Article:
SpaceX said Friday that the first 60 satellites in its "Starlink" constellation, which is intended to provide internet from space, will be less and less visible from Earth as they reach their final orbit.
Elon Musk's company created a must-see event for space enthusiasts when it launched all 60 satellites simultaneously on May 23 -- a series of bright lights ascending through the night sky.
Over the past week, several observers have photographed and filmed the line of satellites, which pass over in just a few minutes.
But astronomers fear the constellation of broadband-beaming satellites, which could one day grow to as many as 12,000, could ruin scientific observation of the skies from telescopes.
Until now, Musk had downplayed the concerns -- earning criticism along the way.
But on Friday, the company seemed to address the issue.
SpaceX announced that "all 60 satellites have deployed their solar arrays successfully, generated positive power and communicated with our ground stations."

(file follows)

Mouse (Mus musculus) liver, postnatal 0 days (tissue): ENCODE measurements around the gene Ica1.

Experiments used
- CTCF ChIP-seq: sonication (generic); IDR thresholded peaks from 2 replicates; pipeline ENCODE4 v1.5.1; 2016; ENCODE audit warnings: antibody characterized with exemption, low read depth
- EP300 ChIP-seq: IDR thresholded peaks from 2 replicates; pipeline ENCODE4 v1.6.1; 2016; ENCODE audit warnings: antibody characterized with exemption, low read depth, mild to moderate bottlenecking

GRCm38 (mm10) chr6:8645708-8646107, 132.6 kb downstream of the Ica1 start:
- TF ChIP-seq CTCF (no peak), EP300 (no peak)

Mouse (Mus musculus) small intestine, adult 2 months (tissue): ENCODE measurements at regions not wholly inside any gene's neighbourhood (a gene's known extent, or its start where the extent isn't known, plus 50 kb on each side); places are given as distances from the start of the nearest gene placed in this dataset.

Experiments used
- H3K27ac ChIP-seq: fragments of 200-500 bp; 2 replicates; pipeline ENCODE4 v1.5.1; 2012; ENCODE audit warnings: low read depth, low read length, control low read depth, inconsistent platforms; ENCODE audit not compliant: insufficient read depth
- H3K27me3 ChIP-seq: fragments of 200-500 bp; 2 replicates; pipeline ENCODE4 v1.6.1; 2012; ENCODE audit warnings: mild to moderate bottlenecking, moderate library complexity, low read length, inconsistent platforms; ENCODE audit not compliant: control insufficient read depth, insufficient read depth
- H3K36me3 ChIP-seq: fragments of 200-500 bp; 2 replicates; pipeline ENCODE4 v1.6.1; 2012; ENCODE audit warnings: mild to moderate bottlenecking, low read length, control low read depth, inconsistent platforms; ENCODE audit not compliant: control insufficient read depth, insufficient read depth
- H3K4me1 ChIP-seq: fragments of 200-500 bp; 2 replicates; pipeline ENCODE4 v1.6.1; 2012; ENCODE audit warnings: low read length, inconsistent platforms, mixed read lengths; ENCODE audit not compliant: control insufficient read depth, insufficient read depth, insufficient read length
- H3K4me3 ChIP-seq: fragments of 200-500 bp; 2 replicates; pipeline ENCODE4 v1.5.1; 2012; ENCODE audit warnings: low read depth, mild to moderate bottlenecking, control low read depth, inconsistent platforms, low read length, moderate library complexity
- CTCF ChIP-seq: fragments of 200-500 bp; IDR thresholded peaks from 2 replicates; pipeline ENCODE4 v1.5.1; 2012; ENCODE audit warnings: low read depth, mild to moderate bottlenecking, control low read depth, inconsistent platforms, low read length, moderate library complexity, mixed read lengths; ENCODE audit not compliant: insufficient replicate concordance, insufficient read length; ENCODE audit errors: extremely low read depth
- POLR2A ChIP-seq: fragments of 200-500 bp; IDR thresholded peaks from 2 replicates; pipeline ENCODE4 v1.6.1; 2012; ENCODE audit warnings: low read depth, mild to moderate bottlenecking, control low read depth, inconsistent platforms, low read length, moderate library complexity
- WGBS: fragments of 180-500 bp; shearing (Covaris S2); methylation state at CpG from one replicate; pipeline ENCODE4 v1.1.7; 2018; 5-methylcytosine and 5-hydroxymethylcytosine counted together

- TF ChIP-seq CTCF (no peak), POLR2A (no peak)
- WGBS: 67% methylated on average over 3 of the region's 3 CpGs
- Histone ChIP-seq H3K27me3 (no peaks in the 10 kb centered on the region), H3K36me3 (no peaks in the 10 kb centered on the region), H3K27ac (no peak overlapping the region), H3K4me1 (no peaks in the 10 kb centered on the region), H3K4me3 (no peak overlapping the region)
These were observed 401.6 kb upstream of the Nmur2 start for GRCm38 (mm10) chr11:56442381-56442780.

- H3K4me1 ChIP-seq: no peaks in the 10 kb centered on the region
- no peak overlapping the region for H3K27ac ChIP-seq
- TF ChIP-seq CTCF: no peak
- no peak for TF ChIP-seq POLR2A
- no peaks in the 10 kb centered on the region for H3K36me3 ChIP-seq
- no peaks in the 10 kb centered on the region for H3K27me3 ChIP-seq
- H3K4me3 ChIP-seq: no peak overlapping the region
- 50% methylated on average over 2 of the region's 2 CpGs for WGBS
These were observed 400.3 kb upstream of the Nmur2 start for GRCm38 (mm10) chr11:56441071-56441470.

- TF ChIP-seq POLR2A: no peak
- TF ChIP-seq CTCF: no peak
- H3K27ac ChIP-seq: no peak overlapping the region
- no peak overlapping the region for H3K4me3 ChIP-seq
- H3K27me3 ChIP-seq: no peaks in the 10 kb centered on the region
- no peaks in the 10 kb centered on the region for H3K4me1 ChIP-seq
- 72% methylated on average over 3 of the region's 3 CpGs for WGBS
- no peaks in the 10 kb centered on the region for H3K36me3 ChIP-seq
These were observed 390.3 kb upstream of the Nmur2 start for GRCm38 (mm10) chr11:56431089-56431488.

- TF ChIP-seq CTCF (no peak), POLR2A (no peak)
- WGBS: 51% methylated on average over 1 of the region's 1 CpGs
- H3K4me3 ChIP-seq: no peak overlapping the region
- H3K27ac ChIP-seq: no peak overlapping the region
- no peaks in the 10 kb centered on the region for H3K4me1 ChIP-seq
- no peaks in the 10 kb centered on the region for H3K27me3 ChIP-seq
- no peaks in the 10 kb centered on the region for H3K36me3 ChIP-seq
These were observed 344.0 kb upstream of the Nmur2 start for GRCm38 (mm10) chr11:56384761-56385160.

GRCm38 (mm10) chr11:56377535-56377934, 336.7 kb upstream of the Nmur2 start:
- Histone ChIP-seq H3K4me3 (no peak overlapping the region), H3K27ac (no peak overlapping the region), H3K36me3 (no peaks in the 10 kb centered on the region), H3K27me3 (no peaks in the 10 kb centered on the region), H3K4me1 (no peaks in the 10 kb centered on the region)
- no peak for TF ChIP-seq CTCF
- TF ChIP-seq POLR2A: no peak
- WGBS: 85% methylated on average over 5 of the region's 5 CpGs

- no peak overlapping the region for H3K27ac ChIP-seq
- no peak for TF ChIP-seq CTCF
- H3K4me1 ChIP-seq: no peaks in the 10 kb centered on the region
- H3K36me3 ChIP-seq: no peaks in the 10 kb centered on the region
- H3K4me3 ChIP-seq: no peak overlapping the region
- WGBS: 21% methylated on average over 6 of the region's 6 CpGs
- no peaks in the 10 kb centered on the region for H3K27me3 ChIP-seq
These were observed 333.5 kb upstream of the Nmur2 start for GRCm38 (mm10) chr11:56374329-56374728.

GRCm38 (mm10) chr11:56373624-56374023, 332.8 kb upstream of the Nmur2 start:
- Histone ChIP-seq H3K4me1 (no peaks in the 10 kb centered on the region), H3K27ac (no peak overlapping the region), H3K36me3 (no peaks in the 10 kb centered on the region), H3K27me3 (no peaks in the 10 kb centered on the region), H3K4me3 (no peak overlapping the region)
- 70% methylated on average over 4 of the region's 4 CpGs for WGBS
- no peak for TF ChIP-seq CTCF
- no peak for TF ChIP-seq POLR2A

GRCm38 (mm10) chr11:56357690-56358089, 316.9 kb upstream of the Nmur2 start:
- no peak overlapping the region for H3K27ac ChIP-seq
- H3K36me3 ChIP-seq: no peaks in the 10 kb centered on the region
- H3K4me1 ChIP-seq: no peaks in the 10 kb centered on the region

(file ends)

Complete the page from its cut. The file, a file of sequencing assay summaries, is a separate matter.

But the statement then said that "the observability of the Starlink satellites is dramatically reduced as they raise orbit to greater distance and orient themselves."
The satellites were released all at once by a Falcon 9 rocket at an altitude of 280 miles (450 kilometers). They progressively separated from one another and deployed the solar arrays.
In the coming three to four weeks, each will take position in a relatively low orbit of 340 miles (550 kilometers).
Scientists had already noted that they were less visible in recent days.
Starlink will become operational once 800 satellites have been activated, which will require a dozen more launches.